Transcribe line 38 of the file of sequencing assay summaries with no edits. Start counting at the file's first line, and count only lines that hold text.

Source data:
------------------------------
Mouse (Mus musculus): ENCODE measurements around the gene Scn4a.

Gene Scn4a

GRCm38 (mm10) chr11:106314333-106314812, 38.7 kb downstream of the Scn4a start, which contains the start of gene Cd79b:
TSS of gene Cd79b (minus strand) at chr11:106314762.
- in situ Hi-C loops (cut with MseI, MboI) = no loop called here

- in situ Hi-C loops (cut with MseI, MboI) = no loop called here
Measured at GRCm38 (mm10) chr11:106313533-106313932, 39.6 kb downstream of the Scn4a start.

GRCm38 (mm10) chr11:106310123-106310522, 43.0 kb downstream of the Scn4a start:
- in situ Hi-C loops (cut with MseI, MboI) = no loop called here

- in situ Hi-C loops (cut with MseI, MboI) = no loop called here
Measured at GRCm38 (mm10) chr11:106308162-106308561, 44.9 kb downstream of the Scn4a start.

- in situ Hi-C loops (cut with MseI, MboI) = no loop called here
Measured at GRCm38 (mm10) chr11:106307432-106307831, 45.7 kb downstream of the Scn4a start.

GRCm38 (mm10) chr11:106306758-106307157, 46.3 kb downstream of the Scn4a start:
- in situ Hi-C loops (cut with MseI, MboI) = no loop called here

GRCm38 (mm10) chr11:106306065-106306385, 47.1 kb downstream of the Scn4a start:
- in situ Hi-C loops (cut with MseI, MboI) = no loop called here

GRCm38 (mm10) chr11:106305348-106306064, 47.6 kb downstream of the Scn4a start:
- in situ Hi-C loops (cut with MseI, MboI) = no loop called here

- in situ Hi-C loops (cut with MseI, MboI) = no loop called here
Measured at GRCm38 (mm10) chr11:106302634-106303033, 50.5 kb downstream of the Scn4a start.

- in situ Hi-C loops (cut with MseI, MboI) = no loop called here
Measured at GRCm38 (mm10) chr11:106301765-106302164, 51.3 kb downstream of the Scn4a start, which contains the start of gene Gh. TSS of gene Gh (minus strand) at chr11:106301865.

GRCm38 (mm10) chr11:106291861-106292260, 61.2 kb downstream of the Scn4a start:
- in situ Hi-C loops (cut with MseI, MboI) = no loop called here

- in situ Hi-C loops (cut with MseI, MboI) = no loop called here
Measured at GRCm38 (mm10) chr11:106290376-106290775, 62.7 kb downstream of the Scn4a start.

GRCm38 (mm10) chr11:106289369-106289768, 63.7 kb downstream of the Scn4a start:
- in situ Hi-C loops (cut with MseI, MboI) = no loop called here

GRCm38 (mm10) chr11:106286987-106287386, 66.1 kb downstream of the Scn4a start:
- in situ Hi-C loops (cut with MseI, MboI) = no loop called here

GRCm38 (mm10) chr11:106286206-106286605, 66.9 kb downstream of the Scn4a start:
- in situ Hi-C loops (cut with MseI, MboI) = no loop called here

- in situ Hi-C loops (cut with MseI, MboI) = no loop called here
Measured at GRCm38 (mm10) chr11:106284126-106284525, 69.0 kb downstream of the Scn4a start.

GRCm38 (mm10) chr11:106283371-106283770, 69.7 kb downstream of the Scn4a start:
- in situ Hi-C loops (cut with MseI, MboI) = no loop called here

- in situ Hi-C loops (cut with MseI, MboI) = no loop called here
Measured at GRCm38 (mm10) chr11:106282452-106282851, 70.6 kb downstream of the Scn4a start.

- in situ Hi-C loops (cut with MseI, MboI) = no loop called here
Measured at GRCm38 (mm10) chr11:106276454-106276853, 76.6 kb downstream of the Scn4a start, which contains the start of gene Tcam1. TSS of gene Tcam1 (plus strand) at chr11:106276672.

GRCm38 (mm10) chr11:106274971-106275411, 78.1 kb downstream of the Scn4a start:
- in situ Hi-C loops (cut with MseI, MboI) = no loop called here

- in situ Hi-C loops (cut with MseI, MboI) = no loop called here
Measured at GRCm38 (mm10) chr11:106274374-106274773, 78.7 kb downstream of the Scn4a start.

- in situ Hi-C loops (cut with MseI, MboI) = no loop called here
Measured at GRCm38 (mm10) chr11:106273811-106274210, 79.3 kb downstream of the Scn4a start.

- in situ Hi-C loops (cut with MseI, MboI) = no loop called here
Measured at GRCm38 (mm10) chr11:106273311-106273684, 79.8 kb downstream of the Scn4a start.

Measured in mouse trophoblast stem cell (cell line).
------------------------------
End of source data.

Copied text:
- in situ Hi-C loops (cut with MseI, MboI) = no loop called here